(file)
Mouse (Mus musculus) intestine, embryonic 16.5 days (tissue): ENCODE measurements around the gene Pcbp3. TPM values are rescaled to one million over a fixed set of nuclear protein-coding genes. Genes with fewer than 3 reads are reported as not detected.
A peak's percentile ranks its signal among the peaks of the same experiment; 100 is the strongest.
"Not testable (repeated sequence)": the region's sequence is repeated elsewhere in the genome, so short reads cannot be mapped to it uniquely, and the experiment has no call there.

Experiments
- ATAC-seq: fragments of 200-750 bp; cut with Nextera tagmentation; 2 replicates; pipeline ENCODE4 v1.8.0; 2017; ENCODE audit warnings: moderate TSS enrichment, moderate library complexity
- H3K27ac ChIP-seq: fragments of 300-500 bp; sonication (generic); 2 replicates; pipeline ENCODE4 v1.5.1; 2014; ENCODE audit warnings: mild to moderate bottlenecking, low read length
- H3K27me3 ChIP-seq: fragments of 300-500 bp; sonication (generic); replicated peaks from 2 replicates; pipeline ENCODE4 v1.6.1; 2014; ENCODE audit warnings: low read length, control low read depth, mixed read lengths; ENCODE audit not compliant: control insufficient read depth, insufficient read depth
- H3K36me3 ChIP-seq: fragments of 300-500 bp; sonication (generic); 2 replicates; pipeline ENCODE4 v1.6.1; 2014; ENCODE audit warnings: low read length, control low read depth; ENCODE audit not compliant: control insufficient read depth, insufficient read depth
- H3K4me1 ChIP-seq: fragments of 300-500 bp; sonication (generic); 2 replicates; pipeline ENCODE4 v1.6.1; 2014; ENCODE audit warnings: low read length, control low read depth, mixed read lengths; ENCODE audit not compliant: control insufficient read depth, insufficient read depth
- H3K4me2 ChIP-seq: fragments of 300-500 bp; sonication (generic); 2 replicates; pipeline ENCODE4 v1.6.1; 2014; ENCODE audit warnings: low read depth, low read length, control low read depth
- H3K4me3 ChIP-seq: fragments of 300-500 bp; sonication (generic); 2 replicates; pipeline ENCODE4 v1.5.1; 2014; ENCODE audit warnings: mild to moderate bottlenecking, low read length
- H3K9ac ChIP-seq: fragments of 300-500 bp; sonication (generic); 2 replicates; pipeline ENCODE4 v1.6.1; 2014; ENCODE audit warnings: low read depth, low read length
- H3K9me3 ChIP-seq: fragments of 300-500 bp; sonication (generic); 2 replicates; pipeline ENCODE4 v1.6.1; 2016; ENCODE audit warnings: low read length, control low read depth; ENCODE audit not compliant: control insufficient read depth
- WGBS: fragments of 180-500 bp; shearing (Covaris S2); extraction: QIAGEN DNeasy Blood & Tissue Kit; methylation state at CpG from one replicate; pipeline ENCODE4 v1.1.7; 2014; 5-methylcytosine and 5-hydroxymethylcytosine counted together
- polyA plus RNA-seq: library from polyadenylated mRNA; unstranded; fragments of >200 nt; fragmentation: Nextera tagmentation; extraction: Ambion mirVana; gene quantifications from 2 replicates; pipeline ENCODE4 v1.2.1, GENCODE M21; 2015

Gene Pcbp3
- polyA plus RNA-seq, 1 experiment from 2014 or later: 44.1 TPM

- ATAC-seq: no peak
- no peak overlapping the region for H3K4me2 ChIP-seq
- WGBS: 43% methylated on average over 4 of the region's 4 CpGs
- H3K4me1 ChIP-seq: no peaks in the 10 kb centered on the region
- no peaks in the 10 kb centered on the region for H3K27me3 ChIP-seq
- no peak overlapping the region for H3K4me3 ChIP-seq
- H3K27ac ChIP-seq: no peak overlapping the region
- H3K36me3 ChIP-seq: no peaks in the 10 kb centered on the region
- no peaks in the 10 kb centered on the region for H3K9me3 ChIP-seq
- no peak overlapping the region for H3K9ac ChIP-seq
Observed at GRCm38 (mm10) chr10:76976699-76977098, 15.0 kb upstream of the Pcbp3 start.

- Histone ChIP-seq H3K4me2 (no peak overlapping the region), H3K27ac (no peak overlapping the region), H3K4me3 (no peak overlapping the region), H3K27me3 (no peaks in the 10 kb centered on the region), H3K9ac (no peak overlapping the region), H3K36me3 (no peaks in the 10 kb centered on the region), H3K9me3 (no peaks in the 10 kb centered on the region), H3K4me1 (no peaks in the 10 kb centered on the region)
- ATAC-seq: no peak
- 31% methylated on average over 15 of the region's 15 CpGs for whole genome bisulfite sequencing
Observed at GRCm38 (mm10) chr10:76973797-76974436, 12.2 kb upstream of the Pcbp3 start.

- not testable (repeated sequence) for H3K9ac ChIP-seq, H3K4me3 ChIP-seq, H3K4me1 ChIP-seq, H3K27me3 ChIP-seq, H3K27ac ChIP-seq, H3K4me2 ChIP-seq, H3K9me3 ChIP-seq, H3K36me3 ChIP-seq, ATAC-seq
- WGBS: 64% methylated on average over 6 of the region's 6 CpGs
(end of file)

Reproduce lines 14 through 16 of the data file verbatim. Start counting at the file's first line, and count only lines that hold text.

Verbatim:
- WGBS: fragments of 180-500 bp; shearing (Covaris S2); extraction: QIAGEN DNeasy Blood & Tissue Kit; methylation state at CpG from one replicate; pipeline ENCODE4 v1.1.7; 2014; 5-methylcytosine and 5-hydroxymethylcytosine counted together
- polyA plus RNA-seq: library from polyadenylated mRNA; unstranded; fragments of >200 nt; fragmentation: Nextera tagmentation; extraction: Ambion mirVana; gene quantifications from 2 replicates; pipeline ENCODE4 v1.2.1, GENCODE M21; 2015

Gene Pcbp3